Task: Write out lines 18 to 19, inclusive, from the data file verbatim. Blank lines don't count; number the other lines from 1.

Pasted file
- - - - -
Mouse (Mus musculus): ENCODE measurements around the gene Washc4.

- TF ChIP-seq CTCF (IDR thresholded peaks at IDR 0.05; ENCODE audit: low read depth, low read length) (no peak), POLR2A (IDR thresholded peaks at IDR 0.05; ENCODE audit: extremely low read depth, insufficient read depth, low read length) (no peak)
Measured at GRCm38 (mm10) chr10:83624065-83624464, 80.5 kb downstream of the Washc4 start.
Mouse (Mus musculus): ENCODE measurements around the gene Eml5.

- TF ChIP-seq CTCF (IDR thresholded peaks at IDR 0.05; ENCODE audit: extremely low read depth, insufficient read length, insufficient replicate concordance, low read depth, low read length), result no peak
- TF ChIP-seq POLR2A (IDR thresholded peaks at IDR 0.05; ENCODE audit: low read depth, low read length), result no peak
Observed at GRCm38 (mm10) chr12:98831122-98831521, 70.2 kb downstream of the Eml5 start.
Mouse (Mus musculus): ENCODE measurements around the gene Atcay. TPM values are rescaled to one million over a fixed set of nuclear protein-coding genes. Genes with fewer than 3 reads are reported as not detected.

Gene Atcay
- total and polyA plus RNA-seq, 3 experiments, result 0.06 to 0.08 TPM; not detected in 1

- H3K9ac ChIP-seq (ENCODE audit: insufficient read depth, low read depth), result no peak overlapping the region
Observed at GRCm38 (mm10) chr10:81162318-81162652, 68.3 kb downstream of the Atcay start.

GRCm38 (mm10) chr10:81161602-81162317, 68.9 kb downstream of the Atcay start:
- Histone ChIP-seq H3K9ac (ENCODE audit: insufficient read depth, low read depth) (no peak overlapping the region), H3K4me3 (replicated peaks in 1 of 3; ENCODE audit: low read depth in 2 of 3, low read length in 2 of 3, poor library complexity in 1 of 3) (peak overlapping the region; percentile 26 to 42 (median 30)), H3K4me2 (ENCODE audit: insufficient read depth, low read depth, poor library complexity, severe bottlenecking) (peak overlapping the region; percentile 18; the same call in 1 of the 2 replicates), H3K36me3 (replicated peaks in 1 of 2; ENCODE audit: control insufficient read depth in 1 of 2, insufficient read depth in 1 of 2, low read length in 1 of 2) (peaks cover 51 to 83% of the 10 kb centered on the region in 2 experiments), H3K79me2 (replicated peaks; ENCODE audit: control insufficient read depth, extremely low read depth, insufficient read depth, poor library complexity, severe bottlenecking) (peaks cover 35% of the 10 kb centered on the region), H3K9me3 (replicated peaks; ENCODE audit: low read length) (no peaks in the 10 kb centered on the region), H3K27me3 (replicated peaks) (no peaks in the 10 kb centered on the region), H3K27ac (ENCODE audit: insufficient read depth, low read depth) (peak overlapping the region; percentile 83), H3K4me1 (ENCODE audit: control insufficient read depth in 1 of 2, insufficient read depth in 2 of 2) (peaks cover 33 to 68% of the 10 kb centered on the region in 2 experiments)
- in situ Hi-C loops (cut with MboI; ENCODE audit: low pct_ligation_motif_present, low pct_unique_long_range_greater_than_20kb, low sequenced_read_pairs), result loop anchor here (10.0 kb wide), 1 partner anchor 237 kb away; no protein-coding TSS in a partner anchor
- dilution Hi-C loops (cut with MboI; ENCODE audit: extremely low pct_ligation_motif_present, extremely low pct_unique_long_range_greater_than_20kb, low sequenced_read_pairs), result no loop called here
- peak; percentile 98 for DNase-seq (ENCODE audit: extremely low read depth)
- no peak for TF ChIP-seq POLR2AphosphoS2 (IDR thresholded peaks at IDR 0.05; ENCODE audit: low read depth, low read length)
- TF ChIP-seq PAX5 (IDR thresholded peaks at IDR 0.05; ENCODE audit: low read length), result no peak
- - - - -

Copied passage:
- no peak for TF ChIP-seq POLR2AphosphoS2 (IDR thresholded peaks at IDR 0.05; ENCODE audit: low read depth, low read length)
- TF ChIP-seq PAX5 (IDR thresholded peaks at IDR 0.05; ENCODE audit: low read length), result no peak